Willie Nelson

The Sound in Your Mind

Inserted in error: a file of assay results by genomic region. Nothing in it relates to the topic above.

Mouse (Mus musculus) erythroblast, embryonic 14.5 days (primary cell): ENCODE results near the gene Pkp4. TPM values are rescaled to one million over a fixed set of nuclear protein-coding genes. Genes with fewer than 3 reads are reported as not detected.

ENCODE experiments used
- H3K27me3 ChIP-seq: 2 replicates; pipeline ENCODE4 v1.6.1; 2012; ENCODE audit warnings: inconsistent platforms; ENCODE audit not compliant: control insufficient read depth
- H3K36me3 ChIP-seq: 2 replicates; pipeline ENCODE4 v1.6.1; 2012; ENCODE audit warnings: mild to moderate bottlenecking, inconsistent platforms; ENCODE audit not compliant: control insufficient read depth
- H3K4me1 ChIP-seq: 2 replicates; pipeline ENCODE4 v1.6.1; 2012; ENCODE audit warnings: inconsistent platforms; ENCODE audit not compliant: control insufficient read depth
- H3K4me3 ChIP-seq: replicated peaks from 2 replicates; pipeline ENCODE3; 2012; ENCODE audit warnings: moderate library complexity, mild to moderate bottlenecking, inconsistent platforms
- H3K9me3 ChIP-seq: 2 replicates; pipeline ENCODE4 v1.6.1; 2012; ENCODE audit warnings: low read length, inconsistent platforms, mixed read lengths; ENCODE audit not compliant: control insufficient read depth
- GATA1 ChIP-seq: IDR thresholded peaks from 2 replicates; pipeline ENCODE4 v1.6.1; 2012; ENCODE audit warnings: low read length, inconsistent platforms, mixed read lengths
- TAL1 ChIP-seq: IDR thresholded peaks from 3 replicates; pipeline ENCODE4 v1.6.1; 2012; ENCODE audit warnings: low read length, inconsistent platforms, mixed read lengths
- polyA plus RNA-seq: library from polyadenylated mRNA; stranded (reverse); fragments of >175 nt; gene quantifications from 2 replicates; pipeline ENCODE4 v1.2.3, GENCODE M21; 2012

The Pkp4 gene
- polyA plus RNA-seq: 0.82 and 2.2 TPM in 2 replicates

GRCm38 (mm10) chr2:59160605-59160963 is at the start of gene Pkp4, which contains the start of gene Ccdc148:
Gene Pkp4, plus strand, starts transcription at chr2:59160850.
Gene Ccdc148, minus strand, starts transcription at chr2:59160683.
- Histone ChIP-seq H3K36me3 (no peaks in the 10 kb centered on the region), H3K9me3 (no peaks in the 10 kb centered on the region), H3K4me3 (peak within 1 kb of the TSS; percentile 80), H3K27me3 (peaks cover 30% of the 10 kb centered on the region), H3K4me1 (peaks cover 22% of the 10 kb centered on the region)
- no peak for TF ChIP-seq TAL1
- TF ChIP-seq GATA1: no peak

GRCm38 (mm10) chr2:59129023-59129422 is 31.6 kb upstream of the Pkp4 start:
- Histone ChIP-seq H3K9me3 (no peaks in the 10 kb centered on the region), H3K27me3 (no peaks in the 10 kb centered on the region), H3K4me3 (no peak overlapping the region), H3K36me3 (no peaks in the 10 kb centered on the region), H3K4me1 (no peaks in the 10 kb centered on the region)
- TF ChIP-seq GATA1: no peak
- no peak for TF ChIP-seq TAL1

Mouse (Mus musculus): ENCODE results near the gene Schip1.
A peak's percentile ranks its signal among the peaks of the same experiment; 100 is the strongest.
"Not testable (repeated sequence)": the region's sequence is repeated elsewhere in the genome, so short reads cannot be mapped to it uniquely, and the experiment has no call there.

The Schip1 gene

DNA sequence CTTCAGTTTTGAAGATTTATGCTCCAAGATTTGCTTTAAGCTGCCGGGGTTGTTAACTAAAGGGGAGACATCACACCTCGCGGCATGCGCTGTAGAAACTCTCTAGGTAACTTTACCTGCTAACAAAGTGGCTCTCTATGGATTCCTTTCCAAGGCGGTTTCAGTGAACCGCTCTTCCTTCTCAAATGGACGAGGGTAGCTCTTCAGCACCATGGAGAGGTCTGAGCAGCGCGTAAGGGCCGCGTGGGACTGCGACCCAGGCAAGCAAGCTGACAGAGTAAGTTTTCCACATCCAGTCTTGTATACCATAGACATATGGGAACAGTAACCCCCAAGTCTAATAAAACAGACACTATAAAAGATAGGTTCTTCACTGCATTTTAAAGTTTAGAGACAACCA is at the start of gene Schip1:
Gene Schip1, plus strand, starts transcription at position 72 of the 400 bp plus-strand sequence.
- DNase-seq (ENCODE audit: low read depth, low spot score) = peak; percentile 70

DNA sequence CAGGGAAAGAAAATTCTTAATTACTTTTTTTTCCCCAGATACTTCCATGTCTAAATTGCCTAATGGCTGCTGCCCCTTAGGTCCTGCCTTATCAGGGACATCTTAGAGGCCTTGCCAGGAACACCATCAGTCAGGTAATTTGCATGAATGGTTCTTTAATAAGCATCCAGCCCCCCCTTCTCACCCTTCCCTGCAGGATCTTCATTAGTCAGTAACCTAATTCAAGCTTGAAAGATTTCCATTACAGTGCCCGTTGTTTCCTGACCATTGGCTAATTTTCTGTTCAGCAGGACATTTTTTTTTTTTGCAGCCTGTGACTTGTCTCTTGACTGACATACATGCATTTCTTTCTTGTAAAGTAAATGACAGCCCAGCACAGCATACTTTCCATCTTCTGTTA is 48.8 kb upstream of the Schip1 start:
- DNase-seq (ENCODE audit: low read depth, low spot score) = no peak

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Red Headed Stranger propelled Willie Nelson to stardom, finally giving him a smash hit, yet its spare arrangements and hushed intimacy were a bit of an anomaly, both in his prior work and the albums that followed on Columbia. His second LP for the label, 1976's The Sound in Your Mind, opened up the sound of Stranger, retaining some of the low-key vibe, but fleshing out music and even picking up the tempo on occasion. In addition to that, he started delving deep into standards, not just from country artists, but the American popular songbook, pointing the way toward Stardust a few years down the road. So, in many ways, The Sound in Your Mind sets the template for the next few years of albums by Willie. Even if it set a sound in motion, the album wasn't one of his strongest. He would often better it -- and did so immediately, with the tremendous The Troublemaker -- and sometimes he did worse, but The Sound in Your Mind has a little bit of everything that would come on Columbia, both for better and worse. It's a little uneven and unfocused, not because it's so split between covers and originals, but because it meanders, sometimes drifting into overly familiar territory which elicits somewhat lazy performances ("Amazing Grace," for instance), but songs equally familiar -- "That Lucky Old Sun (Just Rolls Around Heaven All Day)," or a medley of his standards: "Funny How Time Slips Away," "Crazy," and "Night Life" -- are given subtle, inspired arrangements. The true highlights are the original "The Healing Hands of Time," revived from his RCA years and given possibly the definitive treatment here, and especially a vigorous version of Lefty Frizzell's "If You've Got the Money I've Got the Time," so good that it led to a stellar tribute record just a year later. The rest of the album is good but rather standard-issue Willie -- worth hearing and very enjoyable, but not enough to compel regular listens.

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